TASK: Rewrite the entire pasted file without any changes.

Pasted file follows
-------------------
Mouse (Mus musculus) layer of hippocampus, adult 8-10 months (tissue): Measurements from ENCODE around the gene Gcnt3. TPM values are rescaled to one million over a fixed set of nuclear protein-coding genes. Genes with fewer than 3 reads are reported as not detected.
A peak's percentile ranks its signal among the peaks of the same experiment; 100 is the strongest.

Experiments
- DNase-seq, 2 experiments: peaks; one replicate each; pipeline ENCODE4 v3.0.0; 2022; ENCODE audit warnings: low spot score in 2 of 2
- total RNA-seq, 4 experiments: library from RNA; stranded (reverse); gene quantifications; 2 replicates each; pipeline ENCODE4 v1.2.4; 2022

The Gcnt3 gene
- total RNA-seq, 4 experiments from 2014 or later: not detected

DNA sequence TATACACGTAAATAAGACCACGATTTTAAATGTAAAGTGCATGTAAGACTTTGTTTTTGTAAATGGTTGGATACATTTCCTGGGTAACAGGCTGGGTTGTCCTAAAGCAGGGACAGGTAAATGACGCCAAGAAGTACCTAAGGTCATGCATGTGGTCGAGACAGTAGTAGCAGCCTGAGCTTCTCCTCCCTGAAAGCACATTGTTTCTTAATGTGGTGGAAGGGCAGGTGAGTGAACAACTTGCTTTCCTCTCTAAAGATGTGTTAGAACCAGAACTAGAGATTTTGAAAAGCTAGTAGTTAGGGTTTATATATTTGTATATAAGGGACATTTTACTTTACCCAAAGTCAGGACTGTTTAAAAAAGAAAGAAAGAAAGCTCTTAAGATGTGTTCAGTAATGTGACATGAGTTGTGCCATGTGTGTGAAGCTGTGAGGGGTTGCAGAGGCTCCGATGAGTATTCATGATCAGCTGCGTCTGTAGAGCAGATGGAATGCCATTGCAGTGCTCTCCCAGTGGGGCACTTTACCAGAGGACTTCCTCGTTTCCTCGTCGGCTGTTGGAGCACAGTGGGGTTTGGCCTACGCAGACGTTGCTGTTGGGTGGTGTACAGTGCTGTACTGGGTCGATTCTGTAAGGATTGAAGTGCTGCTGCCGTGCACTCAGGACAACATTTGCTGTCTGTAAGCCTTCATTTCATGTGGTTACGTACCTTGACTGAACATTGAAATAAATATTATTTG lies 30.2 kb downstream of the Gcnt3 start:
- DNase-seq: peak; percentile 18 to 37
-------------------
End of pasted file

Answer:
Mouse (Mus musculus) layer of hippocampus, adult 8-10 months (tissue): Measurements from ENCODE around the gene Gcnt3. TPM values are rescaled to one million over a fixed set of nuclear protein-coding genes. Genes with fewer than 3 reads are reported as not detected.
A peak's percentile ranks its signal among the peaks of the same experiment; 100 is the strongest.

Experiments
- DNase-seq, 2 experiments: peaks; one replicate each; pipeline ENCODE4 v3.0.0; 2022; ENCODE audit warnings: low spot score in 2 of 2
- total RNA-seq, 4 experiments: library from RNA; stranded (reverse); gene quantifications; 2 replicates each; pipeline ENCODE4 v1.2.4; 2022

The Gcnt3 gene
- total RNA-seq, 4 experiments from 2014 or later: not detected

DNA sequence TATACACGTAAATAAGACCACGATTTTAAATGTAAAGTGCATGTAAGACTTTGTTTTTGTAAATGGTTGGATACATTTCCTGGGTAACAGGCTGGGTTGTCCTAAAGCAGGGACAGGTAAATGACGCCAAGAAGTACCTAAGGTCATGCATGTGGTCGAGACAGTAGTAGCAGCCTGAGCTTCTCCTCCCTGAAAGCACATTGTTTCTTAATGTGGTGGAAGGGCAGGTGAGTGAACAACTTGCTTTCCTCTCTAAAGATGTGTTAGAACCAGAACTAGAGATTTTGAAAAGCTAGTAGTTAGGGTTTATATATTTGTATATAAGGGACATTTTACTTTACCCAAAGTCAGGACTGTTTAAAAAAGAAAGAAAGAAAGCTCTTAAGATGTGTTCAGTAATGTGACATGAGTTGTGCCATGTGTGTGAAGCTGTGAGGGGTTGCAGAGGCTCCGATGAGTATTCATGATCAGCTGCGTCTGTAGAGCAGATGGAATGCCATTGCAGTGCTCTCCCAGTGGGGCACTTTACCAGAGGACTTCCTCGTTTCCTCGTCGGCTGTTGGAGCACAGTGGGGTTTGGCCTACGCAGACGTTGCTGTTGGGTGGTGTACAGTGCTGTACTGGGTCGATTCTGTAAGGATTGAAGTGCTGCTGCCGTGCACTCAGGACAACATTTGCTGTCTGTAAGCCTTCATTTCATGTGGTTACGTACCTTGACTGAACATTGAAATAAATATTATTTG lies 30.2 kb downstream of the Gcnt3 start:
- DNase-seq: peak; percentile 18 to 37